Johann Rosenmüller’s Sonata III in d minor is from the 1682 collection “Sonatae à 2, 3, 4 e 5 stromenti da arco et altri.” The bass voice can be played by a duclian, bassoon, cello, or – as in our case – a viola da gamba. In these three movements, the exceptionally of Rosenmüller’s artistry is on full display – the dialogue between the two solo instruments is contrapuntal precision work. In addition to the organ and the lute, we have included a contrabassoon in our basso continuo section in order to create a deep, sonorous sound – similar to the use of the bass gamba in the Schmelzer sonata. Surviving copies of parts for wind instruments also indicate the inclusion of a 16‚ contrabassoon in such pieces, especially those by middle-German composers.

Pierre Prowo was from Altona, a city that still belonged to the kingdom of Denmark in the 18th century. Prowo was an organist at the reform curch, a small building built in 1603. Aside from pieces written solely for wind instruments, e.g. for 3 oboes and 2 bassoons or 2 recorders, 2 oboes and 2 bassoons, several of Prowo’s trio sonatas have survived, including a trio in the rare constellation of recorder and transverse flute with basso continuo and piece with four movements included on our CD. We ultimately decided to have the gamba part performed on a treble instrument. This decision reflects choices made by Prowo’s colleague Telemann, who often expressly stipulated this combination of wind instrument and treble gamba in his trios.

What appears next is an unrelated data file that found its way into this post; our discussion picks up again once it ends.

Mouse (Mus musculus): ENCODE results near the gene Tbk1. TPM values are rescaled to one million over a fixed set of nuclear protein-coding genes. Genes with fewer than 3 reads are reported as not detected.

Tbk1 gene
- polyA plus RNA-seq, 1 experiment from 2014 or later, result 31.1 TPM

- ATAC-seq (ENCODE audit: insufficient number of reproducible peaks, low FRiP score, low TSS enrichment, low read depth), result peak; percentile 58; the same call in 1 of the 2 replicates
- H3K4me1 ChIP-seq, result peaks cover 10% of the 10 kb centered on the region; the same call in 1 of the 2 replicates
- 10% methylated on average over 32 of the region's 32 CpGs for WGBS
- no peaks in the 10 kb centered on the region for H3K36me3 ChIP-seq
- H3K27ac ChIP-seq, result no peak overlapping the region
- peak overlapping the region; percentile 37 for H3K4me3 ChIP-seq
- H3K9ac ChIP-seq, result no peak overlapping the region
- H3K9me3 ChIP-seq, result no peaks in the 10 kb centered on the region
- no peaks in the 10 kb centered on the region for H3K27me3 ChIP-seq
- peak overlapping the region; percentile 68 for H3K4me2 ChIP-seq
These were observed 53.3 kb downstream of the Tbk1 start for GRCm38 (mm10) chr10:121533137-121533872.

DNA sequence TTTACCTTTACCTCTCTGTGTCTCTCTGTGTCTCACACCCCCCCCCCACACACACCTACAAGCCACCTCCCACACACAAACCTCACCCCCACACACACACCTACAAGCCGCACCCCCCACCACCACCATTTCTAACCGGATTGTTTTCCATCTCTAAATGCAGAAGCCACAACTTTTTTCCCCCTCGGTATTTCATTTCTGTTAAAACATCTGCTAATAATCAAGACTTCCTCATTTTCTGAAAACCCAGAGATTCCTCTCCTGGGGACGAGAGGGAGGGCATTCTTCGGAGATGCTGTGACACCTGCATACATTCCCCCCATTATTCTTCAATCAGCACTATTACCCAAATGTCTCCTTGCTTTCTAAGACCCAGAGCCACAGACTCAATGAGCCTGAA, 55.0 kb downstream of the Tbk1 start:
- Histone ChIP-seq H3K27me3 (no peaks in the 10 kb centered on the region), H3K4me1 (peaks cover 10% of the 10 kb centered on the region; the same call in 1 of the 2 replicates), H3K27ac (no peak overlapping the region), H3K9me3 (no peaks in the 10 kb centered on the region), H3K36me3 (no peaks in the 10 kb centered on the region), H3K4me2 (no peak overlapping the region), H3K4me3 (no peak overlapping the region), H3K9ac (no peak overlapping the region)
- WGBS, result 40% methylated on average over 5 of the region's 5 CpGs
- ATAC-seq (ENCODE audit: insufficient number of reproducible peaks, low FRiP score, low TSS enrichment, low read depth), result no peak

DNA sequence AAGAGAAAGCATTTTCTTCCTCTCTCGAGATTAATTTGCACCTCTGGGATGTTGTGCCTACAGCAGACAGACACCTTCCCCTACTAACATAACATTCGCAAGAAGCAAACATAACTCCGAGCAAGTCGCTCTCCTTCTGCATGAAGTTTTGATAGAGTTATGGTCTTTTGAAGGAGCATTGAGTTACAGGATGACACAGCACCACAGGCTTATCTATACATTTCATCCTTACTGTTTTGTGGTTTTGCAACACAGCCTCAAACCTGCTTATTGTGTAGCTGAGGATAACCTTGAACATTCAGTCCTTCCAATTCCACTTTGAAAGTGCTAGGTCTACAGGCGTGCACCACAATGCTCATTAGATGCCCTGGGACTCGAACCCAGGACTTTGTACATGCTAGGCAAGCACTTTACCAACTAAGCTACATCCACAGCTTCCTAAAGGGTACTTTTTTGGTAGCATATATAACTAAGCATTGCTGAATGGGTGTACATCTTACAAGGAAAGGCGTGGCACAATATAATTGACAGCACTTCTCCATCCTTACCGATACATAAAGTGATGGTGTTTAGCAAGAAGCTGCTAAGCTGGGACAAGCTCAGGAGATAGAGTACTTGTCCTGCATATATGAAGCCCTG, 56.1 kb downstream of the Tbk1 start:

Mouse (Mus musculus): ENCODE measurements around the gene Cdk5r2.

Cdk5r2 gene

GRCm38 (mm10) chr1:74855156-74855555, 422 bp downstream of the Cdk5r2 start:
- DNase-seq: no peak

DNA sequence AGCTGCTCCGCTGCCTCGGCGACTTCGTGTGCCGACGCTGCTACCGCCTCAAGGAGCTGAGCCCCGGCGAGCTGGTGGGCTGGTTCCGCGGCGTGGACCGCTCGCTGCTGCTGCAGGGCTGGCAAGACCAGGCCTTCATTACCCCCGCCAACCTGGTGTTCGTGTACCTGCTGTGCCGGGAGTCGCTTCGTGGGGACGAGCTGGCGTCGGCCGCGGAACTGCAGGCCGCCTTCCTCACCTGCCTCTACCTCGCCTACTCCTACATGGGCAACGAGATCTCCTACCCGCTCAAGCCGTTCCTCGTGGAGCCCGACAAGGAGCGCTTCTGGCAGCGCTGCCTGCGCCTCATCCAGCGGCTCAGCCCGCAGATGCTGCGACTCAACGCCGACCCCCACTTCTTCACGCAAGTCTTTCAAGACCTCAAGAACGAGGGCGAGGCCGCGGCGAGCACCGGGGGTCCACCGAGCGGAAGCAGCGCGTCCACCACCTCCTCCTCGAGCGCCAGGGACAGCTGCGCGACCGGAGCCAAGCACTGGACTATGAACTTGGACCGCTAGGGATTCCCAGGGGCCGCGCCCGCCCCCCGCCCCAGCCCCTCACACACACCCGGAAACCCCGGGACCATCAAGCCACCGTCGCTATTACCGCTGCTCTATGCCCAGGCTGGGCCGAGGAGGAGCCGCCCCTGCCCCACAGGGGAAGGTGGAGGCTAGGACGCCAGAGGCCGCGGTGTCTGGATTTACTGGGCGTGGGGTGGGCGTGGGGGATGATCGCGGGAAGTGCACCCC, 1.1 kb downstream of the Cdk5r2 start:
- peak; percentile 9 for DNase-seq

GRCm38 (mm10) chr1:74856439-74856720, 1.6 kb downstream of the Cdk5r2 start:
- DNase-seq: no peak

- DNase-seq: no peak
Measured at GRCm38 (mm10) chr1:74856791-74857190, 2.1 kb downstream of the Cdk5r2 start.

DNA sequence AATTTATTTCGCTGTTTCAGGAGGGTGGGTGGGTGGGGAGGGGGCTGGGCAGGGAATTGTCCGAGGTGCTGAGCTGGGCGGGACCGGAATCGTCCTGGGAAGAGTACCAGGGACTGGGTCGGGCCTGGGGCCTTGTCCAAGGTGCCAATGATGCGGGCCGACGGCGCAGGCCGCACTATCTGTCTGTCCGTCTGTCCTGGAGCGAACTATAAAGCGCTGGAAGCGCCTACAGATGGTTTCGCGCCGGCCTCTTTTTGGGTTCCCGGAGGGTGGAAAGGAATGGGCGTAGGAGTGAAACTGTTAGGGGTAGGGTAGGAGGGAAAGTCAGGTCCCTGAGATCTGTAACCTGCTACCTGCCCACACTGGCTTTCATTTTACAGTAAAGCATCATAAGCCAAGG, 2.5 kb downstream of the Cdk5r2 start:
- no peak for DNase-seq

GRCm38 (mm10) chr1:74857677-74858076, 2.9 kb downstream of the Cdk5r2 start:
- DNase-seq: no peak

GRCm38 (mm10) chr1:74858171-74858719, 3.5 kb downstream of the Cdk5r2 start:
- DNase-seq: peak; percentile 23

23 works from Anonymous have survived in the “Partiturbuch Ludwig.” Jacob Ludwig (1623-1698) referred to these unknown composers as Incerti and in 1662 he dedicated the collection to Duke August von Braunschweig and his wife Sophie Elisabeth. The collection can be found under the signature Cod. Geulf. 34.7 Aug. 2° in the Herzog-August-Bibliothek, Wolfenbüttel and has been digitized. It contains 114 pieces for various instrumentations. Our sonata is number 87 (recte 88) and explicitly requires a 8violone or a bassoon as the fourth obligato voice in addition to 2 violins, viola da gamba, and basso continuo. Fascinating and surprising harmonic inversions and dissonances emerge in this work as with many pieces in the collection. The exposition in particular appears positively “modern,” yet it has been composed in the style of a French overture.